S P A C E | Phnom Penh, ‘Angle of Incidence’
From 2014-2018, so far, Cambodia has been one of DK’s ‘homes.’ Ask us sometime about the deciding on ‘what home is’, because coming to Phnom Penh planlessly with neither income, savings, nor more than a handful of contacts was where the learning began. Spend time in a place far from where you think you’re from, get to know it. Then, you’ll see change, within. You’ll see parts of yourself you didn’t know were there: like with any piece of good art that you encounter, or an installation, say, you start to sense a new way of thinking about things that for so long just seemed like ‘how it is.’ But ‘that’s just how it is’ is boring. What’s intriguing is what Phnom Penh has taught DK to enjoy: not knowing what’s around the next bend, not seeing too far, but going anyway. Detaching, month by month, year by year, from the old programmes that hold you back from exploring fully what it means to become yourself. That’s the journey.
D K ‘ S I N S T A L L A T I O N S & P U B L I C A T I O N S
** S P R I N G 2 0 1 4 – W I N T E R 2 0 1 8 **
‘Arts & Letters Society’
Conversation installations & ateliers
S P A C E | Phnom Penh // TINI 2018
BEAUTY: ‘What is it? Who gets to decide?’ // D22 2016
ORIGIN // Milk Green Tea 2014 & Eleven Kitchen | Embassy of Bulgaria 2018
HELLO AUGUST // Cabaret 2016
ENNUI // Comme a la Maison 2016
‘BREAKFAST IN CAMBODIA’ // Brown Norodom, TINI 2016
MATH + JAZZ // The Elephant Bar with Mathias Aspelin and Saki Yakabe 2016
THE BOOK OF TIME // Rattanakiri, Anakot Asia, & Zino 2016
CHOICES // The 1961 Siem Reap 2014
‘N’ Phnom Penh: NORMALITY ‘What’s normal?’ // NUK Cafe 2014
‘Breakfast in Cambodia’ (Kismuth Books // 2016)
Kismuth Books‘ Breakfast in Cambodia is by author Dipika Kohli(TEDx, NPR). Breakfast is the first of a new series, The Village Report, which chronicles the true story of abandoning a way of life and a set of ideals for ‘how things should be done.’The Village Report started as a monthly column for two US publications from 2013-2015, both in places where Kohli has ties. (Saathee in North Carolina, and the Northwest Asian Weekly in Seattle). Breakfast is a true story of disconnecting from life in a rich, Western country for one year on ‘the road’ in south and southeast Asia. Of landing in Phnom Penh, and reinventing a sense of self.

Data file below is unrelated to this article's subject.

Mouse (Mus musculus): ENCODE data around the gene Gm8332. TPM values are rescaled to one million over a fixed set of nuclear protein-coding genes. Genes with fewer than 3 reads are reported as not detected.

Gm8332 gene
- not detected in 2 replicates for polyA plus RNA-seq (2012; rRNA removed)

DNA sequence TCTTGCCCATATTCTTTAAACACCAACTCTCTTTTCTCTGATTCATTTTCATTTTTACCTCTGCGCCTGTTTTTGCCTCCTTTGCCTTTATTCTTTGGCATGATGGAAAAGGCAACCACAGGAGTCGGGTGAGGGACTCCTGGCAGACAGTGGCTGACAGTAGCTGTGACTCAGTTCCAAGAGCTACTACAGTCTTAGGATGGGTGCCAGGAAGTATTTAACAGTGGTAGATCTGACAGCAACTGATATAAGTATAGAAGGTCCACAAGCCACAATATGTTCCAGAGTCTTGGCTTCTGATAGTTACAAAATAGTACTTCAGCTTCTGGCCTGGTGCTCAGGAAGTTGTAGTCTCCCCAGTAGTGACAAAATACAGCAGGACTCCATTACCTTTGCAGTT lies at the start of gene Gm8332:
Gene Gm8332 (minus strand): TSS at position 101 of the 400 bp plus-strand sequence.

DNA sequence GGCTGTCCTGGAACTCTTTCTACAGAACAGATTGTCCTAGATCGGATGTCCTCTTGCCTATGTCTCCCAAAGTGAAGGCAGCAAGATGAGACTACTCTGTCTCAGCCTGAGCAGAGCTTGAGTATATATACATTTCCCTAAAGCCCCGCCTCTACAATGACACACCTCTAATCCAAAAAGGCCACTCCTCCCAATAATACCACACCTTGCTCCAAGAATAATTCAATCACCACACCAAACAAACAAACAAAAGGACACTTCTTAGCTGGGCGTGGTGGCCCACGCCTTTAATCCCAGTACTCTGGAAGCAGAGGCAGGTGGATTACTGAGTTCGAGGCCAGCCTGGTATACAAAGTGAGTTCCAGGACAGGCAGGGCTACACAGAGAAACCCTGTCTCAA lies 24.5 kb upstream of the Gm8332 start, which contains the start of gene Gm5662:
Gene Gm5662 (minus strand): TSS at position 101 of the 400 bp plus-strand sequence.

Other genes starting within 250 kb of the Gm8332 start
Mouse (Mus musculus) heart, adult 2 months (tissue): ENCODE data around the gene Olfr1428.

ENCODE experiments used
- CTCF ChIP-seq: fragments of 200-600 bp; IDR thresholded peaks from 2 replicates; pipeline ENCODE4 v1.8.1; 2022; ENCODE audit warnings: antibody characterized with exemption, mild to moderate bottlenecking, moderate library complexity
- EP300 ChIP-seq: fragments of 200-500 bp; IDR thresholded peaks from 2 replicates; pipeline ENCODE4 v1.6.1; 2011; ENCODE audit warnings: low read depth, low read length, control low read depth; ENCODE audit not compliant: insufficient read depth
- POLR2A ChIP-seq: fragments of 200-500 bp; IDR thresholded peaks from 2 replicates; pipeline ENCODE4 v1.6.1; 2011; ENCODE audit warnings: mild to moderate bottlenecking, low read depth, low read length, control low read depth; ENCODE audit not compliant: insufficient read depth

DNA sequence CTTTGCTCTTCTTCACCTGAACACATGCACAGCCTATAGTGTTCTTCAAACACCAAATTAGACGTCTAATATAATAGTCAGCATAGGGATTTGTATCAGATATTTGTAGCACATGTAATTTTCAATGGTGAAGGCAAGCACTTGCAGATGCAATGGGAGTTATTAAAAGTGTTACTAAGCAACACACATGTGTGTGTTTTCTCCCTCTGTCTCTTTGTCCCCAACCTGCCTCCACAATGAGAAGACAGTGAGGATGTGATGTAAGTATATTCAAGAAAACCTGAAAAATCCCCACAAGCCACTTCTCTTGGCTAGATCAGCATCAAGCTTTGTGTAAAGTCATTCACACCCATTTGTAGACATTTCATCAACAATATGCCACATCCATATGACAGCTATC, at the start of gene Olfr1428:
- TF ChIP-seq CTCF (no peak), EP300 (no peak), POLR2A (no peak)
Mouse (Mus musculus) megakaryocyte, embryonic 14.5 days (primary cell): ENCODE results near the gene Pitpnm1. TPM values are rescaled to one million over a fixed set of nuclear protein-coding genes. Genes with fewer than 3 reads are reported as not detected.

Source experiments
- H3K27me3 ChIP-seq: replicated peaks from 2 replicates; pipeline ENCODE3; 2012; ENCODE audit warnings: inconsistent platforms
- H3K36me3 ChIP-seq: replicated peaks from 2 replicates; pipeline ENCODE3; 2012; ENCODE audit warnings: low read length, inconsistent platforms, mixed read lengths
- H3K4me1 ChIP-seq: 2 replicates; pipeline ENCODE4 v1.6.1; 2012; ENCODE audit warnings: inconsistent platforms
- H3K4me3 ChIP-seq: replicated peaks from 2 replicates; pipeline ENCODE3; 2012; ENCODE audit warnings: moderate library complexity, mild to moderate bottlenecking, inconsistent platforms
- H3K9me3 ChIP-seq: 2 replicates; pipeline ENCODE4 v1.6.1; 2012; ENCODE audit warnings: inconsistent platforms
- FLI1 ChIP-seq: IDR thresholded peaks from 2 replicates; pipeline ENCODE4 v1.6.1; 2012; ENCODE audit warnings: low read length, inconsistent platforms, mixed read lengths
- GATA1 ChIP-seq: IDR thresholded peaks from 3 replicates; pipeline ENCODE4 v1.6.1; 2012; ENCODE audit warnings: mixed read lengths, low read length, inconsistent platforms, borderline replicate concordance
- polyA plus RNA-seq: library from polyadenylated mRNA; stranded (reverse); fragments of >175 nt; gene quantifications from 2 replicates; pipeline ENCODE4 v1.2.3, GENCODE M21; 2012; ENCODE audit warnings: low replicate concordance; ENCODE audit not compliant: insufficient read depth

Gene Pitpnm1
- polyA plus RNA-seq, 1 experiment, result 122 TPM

‘One of the things that I hope this book will do is show a brighter, more warm side of Cambodia than is usually portrayed through a Western lens,’ says Kohli. ‘This has been one of the most exciting places I’ve ever seen, rich in juxtapositions and open with its anything-can-happen personality. I love Phnom Penh, and I want to show, as best I can and as respectfully of the local people that I might, what two and a half years observing and taking notes, quietly and from the margins, has taught me.’ What solitude, time, distance and quiet space can teach us about our innermost selves is the heart of this story, she says. ‘I really think this next thing,’ says Kohli. ‘I believe this. That in our modern world, the village is one to which we all belong—as humanity. There is a quiet, strong, ancient village that dates back centuries. It’s ours. It’s beautiful. And it belongs to all of us.’
A B O U T A T E L I E R S P A C E
Discover the collection, S P A C E, at http://designkompany.com/space-the-zine.
More about Atelier S P A C E is here. Next stops are under our ‘upcomings.’
More about DK and our work to make S P A C E and Z I N E S, so as to connect and interconnect new and different others,